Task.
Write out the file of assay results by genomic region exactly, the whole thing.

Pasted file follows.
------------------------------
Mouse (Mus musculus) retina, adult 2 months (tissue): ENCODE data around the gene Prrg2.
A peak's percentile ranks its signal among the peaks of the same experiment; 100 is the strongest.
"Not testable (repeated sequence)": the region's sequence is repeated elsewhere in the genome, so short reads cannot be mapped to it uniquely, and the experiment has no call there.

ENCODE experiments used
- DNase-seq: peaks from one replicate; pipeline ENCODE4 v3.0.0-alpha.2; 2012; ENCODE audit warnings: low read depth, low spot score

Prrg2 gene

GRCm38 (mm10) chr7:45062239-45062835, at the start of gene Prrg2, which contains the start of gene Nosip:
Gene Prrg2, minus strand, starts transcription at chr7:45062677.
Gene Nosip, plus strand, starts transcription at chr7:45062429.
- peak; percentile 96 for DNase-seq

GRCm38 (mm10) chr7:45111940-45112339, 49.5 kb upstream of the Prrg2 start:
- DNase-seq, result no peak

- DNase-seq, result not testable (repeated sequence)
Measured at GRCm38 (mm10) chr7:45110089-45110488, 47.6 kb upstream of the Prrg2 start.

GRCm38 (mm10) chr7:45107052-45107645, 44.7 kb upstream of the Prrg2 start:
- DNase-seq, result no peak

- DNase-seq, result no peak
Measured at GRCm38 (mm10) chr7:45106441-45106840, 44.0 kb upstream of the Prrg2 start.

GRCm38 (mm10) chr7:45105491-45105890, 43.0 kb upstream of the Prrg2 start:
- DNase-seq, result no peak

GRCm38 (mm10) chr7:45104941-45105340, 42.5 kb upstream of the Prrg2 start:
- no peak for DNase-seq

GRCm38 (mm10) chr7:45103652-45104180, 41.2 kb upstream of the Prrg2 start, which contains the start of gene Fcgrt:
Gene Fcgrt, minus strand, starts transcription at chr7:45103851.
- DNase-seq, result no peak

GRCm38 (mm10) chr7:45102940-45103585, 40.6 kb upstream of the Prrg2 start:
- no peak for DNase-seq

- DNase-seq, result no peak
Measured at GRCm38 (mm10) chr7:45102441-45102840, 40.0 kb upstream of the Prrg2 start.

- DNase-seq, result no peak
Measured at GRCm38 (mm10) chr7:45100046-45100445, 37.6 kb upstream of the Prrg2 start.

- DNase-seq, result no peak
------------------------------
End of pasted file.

Mouse (Mus musculus) retina, adult 2 months (tissue): ENCODE data around the gene Prrg2.
A peak's percentile ranks its signal among the peaks of the same experiment; 100 is the strongest.
"Not testable (repeated sequence)": the region's sequence is repeated elsewhere in the genome, so short reads cannot be mapped to it uniquely, and the experiment has no call there.

ENCODE experiments used
- DNase-seq: peaks from one replicate; pipeline ENCODE4 v3.0.0-alpha.2; 2012; ENCODE audit warnings: low read depth, low spot score

Prrg2 gene

GRCm38 (mm10) chr7:45062239-45062835, at the start of gene Prrg2, which contains the start of gene Nosip:
Gene Prrg2, minus strand, starts transcription at chr7:45062677.
Gene Nosip, plus strand, starts transcription at chr7:45062429.
- peak; percentile 96 for DNase-seq

GRCm38 (mm10) chr7:45111940-45112339, 49.5 kb upstream of the Prrg2 start:
- DNase-seq, result no peak

- DNase-seq, result not testable (repeated sequence)
Measured at GRCm38 (mm10) chr7:45110089-45110488, 47.6 kb upstream of the Prrg2 start.

GRCm38 (mm10) chr7:45107052-45107645, 44.7 kb upstream of the Prrg2 start:
- DNase-seq, result no peak

- DNase-seq, result no peak
Measured at GRCm38 (mm10) chr7:45106441-45106840, 44.0 kb upstream of the Prrg2 start.

GRCm38 (mm10) chr7:45105491-45105890, 43.0 kb upstream of the Prrg2 start:
- DNase-seq, result no peak

GRCm38 (mm10) chr7:45104941-45105340, 42.5 kb upstream of the Prrg2 start:
- no peak for DNase-seq

GRCm38 (mm10) chr7:45103652-45104180, 41.2 kb upstream of the Prrg2 start, which contains the start of gene Fcgrt:
Gene Fcgrt, minus strand, starts transcription at chr7:45103851.
- DNase-seq, result no peak

GRCm38 (mm10) chr7:45102940-45103585, 40.6 kb upstream of the Prrg2 start:
- no peak for DNase-seq

- DNase-seq, result no peak
Measured at GRCm38 (mm10) chr7:45102441-45102840, 40.0 kb upstream of the Prrg2 start.

- DNase-seq, result no peak
Measured at GRCm38 (mm10) chr7:45100046-45100445, 37.6 kb upstream of the Prrg2 start.

- DNase-seq, result no peak